1 Corinthians 15: 29-"Baptized For the Dead"???

Discussion in '2003 Archive' started by Jamal5000, Jul 9, 2003.

  1. Jamal5000

    Jamal5000
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    Everytime I read 1 Corinthians 15, I always get puzzled over the expression "baptized for the dead" from Verse 29.

    Does it mean that living Christians were baptized for dead Christians that were never baptized?

    Does it refer to baptizing professing Christians who were inevitably going to die (i.e. Constantine ) in a very short time due to some sickness?

    Does it refer to actually baptizing a dead body/corpse before it is buried?

    What do you think? [​IMG]
     
  2. dianetavegia

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    I have to agree with this Bible Scholar who said:

     
  3. Grasshopper

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    Part of an article:

    1 Corinthians 15:29 asks what those who are baptized for (on behalf of) the dead will do if the dead do not rise at all. Clearly those who have died to the world and thus came alive are those who are baptized on behalf of the dead. The baptism is for the benefit of the spiritually dead. So what is meant is that if there is no resurrection, then this baptism won’t aid others.

    Romans 6:3-4 speaks of people who were baptized into Christ’s death, and the purpose of the baptism, as Romans 6:4 states, is to be resurrected from the dead. While Romans 6:4-5 compares the death and resurrection of the individual believer to that of Christ, the death and resurrection of Jesus was somewhat different to that of the ordinary believer, as Jesus was without sin. He lived "in the flesh," but this meant only a life in the physical, material body, not that He lived according to the lusts of the world. His life in the flesh was a mortal life, which ended on the cross.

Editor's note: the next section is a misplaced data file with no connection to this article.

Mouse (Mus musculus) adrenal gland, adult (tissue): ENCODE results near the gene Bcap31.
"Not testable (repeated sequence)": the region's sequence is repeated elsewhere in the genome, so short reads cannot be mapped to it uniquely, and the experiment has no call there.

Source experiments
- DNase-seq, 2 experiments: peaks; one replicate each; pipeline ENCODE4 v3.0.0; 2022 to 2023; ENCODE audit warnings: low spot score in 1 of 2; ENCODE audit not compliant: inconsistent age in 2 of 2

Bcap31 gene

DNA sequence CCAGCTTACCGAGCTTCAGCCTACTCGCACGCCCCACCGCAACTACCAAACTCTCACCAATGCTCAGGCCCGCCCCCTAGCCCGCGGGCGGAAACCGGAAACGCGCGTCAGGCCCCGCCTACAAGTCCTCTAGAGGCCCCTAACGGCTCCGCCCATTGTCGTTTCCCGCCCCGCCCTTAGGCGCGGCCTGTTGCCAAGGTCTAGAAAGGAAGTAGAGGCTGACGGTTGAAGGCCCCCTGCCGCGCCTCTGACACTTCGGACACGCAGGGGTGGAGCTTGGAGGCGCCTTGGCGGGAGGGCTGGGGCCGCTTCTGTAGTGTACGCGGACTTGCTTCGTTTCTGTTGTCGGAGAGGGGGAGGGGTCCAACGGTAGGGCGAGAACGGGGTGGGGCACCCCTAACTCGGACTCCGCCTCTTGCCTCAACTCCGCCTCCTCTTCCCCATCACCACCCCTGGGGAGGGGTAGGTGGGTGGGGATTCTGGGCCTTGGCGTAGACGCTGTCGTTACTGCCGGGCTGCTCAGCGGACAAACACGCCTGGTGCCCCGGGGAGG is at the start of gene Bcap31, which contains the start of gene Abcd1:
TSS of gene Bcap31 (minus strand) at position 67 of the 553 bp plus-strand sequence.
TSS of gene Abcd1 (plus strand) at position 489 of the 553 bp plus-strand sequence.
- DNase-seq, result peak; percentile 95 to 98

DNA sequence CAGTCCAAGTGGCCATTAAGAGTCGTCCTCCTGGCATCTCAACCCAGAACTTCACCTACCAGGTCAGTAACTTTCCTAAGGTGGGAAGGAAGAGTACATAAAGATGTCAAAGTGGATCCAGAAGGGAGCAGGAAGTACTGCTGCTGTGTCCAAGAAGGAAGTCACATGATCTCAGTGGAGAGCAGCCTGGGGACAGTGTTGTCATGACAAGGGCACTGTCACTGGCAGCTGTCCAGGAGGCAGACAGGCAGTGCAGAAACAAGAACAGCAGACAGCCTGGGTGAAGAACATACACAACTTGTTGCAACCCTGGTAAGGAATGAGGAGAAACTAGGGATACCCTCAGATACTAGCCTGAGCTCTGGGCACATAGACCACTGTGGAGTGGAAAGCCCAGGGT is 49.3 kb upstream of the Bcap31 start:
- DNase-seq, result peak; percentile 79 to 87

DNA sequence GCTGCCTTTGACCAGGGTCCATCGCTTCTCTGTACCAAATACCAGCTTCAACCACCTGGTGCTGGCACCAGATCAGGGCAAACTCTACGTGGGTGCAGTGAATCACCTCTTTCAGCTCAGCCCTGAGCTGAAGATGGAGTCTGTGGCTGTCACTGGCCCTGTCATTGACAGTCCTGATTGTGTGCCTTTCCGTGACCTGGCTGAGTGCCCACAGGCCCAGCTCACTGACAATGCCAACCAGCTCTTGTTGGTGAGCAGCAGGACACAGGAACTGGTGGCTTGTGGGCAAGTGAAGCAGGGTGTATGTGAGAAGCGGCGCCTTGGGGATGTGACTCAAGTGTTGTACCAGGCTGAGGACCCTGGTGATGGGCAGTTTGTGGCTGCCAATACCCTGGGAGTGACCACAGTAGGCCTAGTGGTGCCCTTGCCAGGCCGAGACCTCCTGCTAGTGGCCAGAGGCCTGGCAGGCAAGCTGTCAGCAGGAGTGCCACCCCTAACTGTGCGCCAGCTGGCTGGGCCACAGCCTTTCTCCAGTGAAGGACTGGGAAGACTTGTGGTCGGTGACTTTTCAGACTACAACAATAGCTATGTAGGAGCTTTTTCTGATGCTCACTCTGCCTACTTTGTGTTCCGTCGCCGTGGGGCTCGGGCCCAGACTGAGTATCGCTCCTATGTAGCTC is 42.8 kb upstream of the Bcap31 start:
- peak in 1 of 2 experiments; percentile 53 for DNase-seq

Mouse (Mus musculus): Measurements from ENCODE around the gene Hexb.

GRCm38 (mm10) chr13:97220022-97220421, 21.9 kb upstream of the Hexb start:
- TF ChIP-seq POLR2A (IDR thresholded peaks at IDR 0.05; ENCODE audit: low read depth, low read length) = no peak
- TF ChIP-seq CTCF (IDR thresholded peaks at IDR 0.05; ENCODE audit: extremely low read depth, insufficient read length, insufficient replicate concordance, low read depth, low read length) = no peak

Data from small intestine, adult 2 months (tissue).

On the other hand, His resurrected body was immortal, unable to die (in another sense Jesus was immortal during His lifetime, as I will later show). This is similar to the resurrection of the believers. With Jesus, His physical life on earth can be compared to the old man, who is mortal, and His resurrected body was immortal, like the new man. Romans 6:5 speaks of the people being united together in the likeness of His death, and the likeness of His resurrection. The believers experienced these things within their same physical body, but Jesus had to physically die. In 1 Corinthians 15:31, Paul says, "I die daily." The death that he is speaking of is dying to the physical world, which is what verse 29 is speaking about. Verse 32 shows that if there has not been a resurrection from the dead there is no purpose to life.
     
  4. swaimj

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    The phrase in question can be translated "baptized on behalf of the dead" or it can be translated "baptized because of the dead". In the context, the second option is preferable. In the section in which the verse falls (chapter 15), Paul is speaking of the importance of the resurrection and he highlights the way that anticipation of the resurrection motivated people. Paul was motivated to service by its prospect (30-32). Some had been motivated to come to Christ for salvation when saved loved ones died and, upon their death-bed, expressed hope for a future resurrection. When unsaved loved ones heard this expression of hope in the resurrection from dying saints, they were motivated to accept Christ and be baptized. Thus they were baptized "because of the dead" rather than "on behalf of the dead". The grammar allows the words to be translated either way, but context and theological consistency favors the latter.
     
  5. Dr. Bob

    Dr. Bob
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    Not if you're LDS. They THRIVE on the poor wording of their official English Bible (KJV1769 revision).

    Baptism "in place of the dead"

     

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